Lives of
Scottish Poets
edited by
DAVID HILL RADCLIFFE

Center for Applied Technologies
in the Humanities


VIRGINIA TECH
*    *    *    *    *
HOME
CONTENTS
PERSON INDEX
TITLE INDEX

Documents:
Advertisement
Literary Chronicle
New Monthly Magazine
Monthly Review
Notes and Queries
Gibson and Laing
Halkett and Laing
Scottish Notes & Queries

Part I. (Volume I.)
Front-matter
James the First
Thomas the Rhymer
John Barbour
Andrew Wyntoun
Gavin Douglas
Allan Ramsay
William Meston
John Home
James Beattie
Robert Burns

Part II. (Volume I.)
Front-matter
James the Fifth
William Dunbar
Sir James Inglis
Henry the Minstrel
Sir David Lyndsay
Alexander Barclay
Alexander Montgomerie
William Alexander
William Drummond
James Thomson
John Oswald

Part III. (Volume II.)
Front-matter
James the Sixth
Sir Richard Maitland
Arthur Johnston
Hamilton of Bangour
Hamilton of Gilbertfield
Samuel Colvil
Alexander Ross
John Armstrong
John Ogilvie
James Macpherson
Charles Salmon

Part IV. (Volume II.)
Front-matter
Alexander Hume
John Bellenden
Mark Alexander Boyd
Ninian Paterson
William Wilkie
Robert Fergusson
William Julius Mickle
Alexander Geddes
James Grahame

Part V. (Volume III.)
Front-matter
Robert Henryson
Alexander Scott
Walter Kennedy
John Ogilby
Alexander Pennecuik
Alexander Cunningham
David Mallet
William Falconer
Francis Garden
Robert Blair
James Moor
James Graeme
Caleb Whitefoord
James Grainger
Hector Macneill
John Wilson

Part VI. (Volume III.)
Front-matter
Robert Kerr
Richard Lord Maitland
Thomas Hamilton
Charles Hamilton
Michael Bruce
Thomas Blacklock
John Logan
Andrew Macdonald
James Mercer

Appendix. (Volume III.)
James I
Allan Ramsay
John Home
Robert Burns
William Drummond
Robert Fergusson
Alexander Scott
John Wilson
Index
Corrections

Part  VI:
Supplement
POETS — SUPPLEMENT.117
1

  Crichton, [note] the admirable. Among the accomplishments, ascribed to this extraordinary character, poetry held a foremost place. His celebrated challenge to the learned of Paris bore that he would dispute, either in prose or verse, at the discretion of his antagonist. When at Venice he wrote several poems in commendation of that city, and its institutions. Going afterwards to Padua, there was a meeting of all the learned men of the place, at the house of one Cornelius, when Crichton opened the assembly with an extemporary poem. When detraction began to be busy with his fame, and it was necessary to confound for ever the invidious impugners of his talents, he offered, among other things, to dispute in any one of a hundred sorts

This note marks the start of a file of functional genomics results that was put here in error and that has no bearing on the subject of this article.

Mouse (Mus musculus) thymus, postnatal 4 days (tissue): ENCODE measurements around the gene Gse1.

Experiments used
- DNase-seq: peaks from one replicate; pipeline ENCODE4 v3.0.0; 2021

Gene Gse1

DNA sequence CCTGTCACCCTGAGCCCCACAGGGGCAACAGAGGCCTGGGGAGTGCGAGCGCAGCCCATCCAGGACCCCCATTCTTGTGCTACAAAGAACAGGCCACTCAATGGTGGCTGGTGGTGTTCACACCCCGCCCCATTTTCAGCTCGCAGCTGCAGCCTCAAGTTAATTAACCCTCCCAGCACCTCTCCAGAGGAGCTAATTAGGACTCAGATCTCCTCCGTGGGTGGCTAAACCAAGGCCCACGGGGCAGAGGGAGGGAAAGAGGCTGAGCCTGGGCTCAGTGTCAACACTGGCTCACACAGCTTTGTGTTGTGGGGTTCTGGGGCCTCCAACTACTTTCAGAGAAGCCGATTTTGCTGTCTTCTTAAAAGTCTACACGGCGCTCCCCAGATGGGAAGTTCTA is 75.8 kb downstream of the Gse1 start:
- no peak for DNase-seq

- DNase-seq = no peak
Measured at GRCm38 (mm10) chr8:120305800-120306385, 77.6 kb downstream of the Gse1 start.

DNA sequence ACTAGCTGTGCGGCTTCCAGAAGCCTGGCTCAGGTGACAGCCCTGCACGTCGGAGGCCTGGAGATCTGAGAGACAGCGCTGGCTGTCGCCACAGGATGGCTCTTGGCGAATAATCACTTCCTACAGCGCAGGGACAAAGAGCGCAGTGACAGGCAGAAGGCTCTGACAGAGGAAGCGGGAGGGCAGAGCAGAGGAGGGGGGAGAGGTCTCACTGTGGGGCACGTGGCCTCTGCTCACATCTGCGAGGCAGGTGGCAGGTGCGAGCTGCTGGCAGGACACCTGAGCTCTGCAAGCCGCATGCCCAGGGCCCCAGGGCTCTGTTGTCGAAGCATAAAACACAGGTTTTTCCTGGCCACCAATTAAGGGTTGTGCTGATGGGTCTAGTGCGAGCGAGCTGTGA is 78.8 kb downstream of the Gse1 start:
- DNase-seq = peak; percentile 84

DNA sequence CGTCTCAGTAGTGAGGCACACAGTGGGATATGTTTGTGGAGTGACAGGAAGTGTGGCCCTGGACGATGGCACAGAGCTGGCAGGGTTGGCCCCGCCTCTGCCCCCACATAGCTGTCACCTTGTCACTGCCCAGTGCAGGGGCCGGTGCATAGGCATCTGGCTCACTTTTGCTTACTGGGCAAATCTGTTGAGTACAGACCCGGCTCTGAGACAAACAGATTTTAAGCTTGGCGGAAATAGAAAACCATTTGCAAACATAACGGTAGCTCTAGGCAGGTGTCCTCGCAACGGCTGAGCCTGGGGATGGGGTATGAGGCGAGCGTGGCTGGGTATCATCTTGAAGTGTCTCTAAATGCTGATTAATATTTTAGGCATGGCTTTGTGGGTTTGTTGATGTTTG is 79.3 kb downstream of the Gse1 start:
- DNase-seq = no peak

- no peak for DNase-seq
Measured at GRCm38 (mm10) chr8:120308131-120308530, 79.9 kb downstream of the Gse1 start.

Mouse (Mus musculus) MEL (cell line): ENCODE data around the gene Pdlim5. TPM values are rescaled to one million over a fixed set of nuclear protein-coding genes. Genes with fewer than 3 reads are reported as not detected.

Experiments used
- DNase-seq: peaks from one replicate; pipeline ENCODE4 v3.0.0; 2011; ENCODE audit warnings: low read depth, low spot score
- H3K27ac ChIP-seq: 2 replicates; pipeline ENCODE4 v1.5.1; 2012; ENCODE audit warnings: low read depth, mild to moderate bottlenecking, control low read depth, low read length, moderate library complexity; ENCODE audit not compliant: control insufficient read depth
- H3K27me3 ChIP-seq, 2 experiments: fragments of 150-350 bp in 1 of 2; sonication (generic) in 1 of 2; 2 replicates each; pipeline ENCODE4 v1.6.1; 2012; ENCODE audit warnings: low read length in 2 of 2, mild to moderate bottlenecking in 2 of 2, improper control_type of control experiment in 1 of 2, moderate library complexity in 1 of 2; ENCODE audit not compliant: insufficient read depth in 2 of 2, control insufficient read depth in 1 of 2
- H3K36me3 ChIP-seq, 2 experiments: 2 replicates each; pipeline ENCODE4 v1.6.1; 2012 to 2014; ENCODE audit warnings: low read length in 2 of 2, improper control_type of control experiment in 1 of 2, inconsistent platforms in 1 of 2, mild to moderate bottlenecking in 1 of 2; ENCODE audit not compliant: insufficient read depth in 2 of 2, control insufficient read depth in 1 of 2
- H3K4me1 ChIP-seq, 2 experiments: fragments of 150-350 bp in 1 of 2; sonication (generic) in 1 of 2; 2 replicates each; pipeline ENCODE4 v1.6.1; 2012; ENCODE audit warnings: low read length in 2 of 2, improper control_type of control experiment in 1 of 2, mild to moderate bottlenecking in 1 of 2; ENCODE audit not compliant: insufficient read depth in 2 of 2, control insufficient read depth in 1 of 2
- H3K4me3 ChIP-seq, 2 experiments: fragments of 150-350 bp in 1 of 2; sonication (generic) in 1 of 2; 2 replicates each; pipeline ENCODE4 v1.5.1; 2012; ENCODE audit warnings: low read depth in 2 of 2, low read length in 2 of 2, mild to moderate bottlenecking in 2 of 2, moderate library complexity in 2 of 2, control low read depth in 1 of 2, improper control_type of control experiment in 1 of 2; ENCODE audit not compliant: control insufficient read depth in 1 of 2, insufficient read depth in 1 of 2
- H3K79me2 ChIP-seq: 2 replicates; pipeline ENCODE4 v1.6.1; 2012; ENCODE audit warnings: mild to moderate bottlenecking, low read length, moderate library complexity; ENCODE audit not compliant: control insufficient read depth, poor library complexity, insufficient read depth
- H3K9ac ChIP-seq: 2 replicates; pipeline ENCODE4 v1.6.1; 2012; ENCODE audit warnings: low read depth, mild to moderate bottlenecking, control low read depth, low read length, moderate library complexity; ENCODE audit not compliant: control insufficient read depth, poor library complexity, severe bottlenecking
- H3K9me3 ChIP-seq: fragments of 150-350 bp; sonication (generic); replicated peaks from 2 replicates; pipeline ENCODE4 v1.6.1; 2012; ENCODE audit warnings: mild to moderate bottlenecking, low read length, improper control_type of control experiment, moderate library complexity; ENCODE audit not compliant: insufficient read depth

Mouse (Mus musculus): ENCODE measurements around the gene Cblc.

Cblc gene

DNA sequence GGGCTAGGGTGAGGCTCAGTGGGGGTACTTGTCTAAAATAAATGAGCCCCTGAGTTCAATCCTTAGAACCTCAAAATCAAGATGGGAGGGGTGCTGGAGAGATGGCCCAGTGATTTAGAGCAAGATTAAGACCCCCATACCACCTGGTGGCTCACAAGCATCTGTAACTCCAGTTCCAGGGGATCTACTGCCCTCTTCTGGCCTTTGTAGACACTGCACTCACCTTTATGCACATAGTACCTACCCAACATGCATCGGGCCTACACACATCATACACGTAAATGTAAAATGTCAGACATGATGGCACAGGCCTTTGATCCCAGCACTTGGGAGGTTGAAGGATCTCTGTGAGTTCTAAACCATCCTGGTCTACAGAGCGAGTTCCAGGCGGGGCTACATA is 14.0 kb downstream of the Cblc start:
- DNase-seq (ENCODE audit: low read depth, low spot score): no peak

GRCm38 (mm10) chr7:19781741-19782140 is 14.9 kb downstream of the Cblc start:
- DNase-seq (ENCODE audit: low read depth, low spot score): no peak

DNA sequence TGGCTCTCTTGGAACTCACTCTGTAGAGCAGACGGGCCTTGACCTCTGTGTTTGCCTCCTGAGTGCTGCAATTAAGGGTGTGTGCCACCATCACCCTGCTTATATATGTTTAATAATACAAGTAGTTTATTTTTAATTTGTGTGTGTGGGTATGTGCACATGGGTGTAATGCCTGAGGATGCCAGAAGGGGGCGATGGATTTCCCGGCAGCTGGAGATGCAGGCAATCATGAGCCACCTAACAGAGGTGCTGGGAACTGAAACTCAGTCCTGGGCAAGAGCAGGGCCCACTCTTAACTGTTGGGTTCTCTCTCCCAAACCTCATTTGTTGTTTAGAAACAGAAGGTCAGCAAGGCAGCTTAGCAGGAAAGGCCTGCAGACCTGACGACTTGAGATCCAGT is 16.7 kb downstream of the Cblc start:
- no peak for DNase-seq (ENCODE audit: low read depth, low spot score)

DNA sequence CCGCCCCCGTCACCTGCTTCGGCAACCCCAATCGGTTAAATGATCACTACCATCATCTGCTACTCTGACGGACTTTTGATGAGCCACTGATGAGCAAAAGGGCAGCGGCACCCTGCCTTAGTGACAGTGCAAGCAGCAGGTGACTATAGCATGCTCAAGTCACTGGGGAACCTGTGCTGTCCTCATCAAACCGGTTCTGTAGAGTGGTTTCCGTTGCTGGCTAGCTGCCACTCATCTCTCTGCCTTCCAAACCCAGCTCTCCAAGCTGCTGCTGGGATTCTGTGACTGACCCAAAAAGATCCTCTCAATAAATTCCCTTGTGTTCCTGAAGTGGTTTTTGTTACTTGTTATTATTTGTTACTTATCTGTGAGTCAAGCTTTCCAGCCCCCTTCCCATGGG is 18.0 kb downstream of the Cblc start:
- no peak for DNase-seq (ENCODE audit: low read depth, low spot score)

118LIVES OF EMINENT SCOTSMEN.
of verses! The Duke of Mantua, having made choice of him to be preceptor to his son, Vincentio de Gonzaga, Crichton, to testify his gratitude and contribute to the entertainment of the court of Mantua, composed a comedy, which we are assured was one of the most ingenious satires ever written upon mankind, and sustained himself no less than fifteen characters in the representation of the play. “In short,” says Joannes Imperialis, [note] “he was the wonder of the age, a prodigy of nature, and beyond all past or present example, the glory and ornament of Parnassus!” How much, or how little of all this, to believe, it would be vain to attempt to determine. The whole of Crichton's history rests on such questionable authority, and is so surcharged with exaggeration and falsehood, that truth knows not where to point her finger. To all who reflect dispassionately on the subject, it will probably seem less hard to believe, that it is in human power to do all that has been ascribed to Crichton, than to suppose it possible that such marvellous achievements could actually have been performed, and the eyes of all the world be so fixed upon them, and yet no memorial remain to convince posterity of their reality.

2

Some Latin pieces by Crichton are preserved in the Del. Poet. Scot. [note] but they are not even among the best in the Collection.